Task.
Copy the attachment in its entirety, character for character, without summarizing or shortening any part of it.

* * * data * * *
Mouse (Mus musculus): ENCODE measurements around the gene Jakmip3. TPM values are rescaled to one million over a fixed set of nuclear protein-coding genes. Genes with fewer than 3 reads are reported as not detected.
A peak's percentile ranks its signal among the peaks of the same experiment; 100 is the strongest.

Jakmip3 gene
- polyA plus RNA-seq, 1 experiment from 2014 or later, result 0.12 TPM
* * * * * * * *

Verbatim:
Mouse (Mus musculus): ENCODE measurements around the gene Jakmip3. TPM values are rescaled to one million over a fixed set of nuclear protein-coding genes. Genes with fewer than 3 reads are reported as not detected.
A peak's percentile ranks its signal among the peaks of the same experiment; 100 is the strongest.

Jakmip3 gene
- polyA plus RNA-seq, 1 experiment from 2014 or later, result 0.12 TPM